2014 NFL Draft: Is Ja'Wuan James Worthy of Miami Dolphins' First-Round Pick?

By Cody Strahm

Most draft pundits expect Miami Dolphins rookie GM Dennis Hickey to act swiftly during the draft to assure Miami a new starting right tackle. But the Dolphins aren’t in an ideal spot — selecting at No. 19 overall — to acquire a surefire starter at the position.

It’s becoming increasingly possible, according to those perceived to be in the know, that the class’ top four tackles — Greg Robinson, Jake Matthews, Taylor Lewan and Zack Martin — will all be off the board when the Dolphins select. If accurate, where would the Dolphins turn?

Trading up is thought to be a potential play by Hickey, but doing so would likely require parting ways with a valuable day-two pick — a price that would be much more appropriate to nab a franchise left tackle as opposed to a right tackle.

If the top four tackles are unattainable, either by way of standing pat or moving up, the Dolphins could always choose from a formidable second-tier group of prospects, headlined by Virginia‘s Morgan Moses. However, there might be another tackle beyond the top four that intrigues the Dolphins more than Moses does.

According to Adam Beasley of the Miami Herald, the Dolphins have placed a first-round grade on just five tackles. Included among the five is the aforementioned top four. The fifth, however, is Tennessee‘s Ja’Wuan James rather than Moses.

James is considered one of the draft’s fastest risers according to analysts, but would he be worthy of the Dolphins’ No. 19 overall pick? The answer to said question depends on which drafting strategy the Dolphins employ. If Miami is using the draft to patch up its roster — drafting strictly on a need basis — selecting James would actually make quite a bit of sense.

Moses might be considered the superior talent by most, but the Dolphins should be trusted if they rank James higher. Miami’s new offensive coordinator Bill Lazor was Virginia’s offensive coordinator during Moses’ first three years as a Cavalier.

If Miami gives James a higher grade, Lazor likely isn’t as fond of Moses as draft experts are. And if that’s the case, the Dolphins would have a legitimate reason to steer clear of a player that appears like a great match on paper.

The reason why Moses has the appearance of an ideal fit is his extensive experience at right tackle to go along with his imposing frame and quick feet. James also has experience on his side.

An underrated factor in right tackle evaluations is projecting lineman, who spent the majority of their collegiate career at left tackle, on the right side of the line. It’s often difficult to gauge how these prospects will handle the flip.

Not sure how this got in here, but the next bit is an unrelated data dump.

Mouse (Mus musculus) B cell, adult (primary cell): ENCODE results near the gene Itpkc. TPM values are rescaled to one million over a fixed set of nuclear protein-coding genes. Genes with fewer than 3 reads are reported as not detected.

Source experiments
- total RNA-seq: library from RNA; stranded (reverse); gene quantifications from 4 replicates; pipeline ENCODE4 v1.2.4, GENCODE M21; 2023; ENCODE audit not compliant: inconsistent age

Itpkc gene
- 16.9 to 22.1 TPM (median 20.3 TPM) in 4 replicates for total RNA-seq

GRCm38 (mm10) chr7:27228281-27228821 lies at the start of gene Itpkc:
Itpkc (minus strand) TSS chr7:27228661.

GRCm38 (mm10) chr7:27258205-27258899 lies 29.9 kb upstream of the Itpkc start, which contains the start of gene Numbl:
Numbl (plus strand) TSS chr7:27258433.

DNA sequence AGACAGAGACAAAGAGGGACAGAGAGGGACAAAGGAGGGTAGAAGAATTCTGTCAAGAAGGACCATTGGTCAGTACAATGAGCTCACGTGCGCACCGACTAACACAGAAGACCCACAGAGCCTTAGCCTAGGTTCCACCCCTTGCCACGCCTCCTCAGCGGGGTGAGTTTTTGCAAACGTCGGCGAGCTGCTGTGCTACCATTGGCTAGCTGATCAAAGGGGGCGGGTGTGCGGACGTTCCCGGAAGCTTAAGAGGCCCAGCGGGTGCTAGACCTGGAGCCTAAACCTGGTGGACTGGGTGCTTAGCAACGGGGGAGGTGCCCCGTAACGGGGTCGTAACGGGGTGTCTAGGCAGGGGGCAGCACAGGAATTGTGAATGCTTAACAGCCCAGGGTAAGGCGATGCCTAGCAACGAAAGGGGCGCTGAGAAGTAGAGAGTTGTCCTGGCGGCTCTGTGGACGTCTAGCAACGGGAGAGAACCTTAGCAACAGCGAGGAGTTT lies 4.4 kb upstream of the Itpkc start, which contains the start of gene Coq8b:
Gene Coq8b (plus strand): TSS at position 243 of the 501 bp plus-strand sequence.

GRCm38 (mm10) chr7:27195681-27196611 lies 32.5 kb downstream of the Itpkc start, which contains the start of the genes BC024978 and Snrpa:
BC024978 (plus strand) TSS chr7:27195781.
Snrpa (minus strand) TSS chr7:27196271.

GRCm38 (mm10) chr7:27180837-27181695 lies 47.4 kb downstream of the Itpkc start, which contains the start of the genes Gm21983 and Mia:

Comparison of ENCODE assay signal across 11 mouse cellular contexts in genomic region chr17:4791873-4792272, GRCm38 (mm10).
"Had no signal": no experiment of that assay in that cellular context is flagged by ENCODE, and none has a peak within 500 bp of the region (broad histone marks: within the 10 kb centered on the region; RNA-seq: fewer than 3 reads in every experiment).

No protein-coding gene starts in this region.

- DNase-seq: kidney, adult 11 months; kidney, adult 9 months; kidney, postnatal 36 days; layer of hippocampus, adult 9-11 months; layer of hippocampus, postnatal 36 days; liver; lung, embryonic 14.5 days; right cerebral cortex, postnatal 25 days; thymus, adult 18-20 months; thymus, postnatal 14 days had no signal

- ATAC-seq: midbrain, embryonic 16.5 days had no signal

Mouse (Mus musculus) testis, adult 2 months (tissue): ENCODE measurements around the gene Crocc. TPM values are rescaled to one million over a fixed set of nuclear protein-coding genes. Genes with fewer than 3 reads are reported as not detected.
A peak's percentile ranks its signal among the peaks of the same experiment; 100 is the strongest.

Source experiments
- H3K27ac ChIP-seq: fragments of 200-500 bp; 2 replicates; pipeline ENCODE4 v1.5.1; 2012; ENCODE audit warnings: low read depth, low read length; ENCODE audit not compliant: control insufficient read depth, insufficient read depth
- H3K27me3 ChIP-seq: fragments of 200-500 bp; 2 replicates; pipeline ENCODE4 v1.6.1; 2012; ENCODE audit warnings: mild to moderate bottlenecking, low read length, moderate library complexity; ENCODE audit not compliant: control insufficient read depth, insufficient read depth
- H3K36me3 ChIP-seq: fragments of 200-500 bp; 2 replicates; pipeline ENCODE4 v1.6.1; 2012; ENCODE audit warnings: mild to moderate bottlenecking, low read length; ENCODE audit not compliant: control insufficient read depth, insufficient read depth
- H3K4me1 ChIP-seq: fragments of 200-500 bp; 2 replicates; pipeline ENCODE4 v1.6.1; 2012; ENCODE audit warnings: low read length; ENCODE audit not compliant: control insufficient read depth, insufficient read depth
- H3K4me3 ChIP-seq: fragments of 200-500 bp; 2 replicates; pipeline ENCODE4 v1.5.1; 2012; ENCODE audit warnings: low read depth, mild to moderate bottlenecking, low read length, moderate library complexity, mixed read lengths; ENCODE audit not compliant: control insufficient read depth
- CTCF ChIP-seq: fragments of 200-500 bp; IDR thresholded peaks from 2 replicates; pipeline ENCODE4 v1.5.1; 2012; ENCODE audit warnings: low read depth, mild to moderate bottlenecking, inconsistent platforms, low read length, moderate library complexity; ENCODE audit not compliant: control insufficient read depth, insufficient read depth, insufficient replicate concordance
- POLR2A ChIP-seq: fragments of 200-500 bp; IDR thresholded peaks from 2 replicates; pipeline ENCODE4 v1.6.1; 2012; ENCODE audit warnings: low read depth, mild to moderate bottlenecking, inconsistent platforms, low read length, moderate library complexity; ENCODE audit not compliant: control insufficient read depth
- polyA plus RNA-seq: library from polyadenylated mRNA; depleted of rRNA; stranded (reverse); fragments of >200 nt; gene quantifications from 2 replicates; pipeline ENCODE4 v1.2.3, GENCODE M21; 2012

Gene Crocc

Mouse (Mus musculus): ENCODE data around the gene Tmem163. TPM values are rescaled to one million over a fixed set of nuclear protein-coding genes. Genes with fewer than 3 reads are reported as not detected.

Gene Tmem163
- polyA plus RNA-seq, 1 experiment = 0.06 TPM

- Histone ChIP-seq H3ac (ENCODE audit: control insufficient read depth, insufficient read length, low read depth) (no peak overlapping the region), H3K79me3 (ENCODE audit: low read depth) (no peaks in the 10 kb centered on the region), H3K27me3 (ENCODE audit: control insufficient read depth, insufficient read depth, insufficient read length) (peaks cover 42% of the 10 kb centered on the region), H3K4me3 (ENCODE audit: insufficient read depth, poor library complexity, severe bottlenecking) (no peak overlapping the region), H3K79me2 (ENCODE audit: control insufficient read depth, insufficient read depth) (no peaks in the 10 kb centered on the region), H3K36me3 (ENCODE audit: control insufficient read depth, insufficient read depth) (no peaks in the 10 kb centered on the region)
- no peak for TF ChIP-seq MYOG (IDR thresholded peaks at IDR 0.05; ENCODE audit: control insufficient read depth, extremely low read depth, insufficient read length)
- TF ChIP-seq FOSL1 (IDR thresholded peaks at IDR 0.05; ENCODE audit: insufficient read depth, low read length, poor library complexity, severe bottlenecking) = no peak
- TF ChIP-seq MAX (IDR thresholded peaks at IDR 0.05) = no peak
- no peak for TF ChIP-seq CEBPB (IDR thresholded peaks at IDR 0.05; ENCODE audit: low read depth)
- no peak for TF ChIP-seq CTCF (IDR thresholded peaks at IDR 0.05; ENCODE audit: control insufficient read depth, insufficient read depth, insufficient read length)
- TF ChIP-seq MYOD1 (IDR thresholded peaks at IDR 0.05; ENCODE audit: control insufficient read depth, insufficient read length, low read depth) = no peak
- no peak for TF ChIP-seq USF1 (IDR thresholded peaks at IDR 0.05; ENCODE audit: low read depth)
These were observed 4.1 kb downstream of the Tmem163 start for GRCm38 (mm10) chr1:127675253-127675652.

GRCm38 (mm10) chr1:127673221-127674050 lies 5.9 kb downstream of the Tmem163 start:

James, with 49 starts at right tackle for Tennessee, is a relatively safe bet to handle right tackle duties at the next level if he can make the jump effectively from a physical standpoint.

By comparison, Zack Martin only started two games at right tackle for Notre Dame. Taylor Lewan never started at right tackle for Michigan.

“He is an excellent pass blocker,” NFL.com’s Daniel Jeremiah said of James back in February. “He has the foot quickness to slide/mirror athletic edge rushers. In the run game, he has the lower strength to seal/wall-off defenders at the point of attack and he is athletic enough to pick off linebackers at the second level.”

Jeremiah’s sentiments seem to echo the evaluations of many others who peg James as a promising day-two prospect. But nabbing James in the first round would be an egregious reach if operating with a best-player-available strategy.

James won’t be the top remaining player after 18 selections. Far from it. And if the Dolphins burn the No. 19 overall pick on him, they’ll be passing on superior talents at higher impact positions. Instead, a long-term No. 1 receiver could be had. Perhaps better yet, an instant upgrade for a massively overpaid linebacker corps could be secured.

Regardless of the alternative, using a first-round choice on James would offer the Dolphins little value. Miami could easily find a dependable starter, which is arguably all it needs, to fill the void at right tackle in the second round.

So, would drafting James in the first round be a mistake? Not necessarily if the Dolphins’ No. 1 objective is to secure a starting right tackle. It certainly would be, though, if the Dolphins hope to add the best player possible with their top pick.

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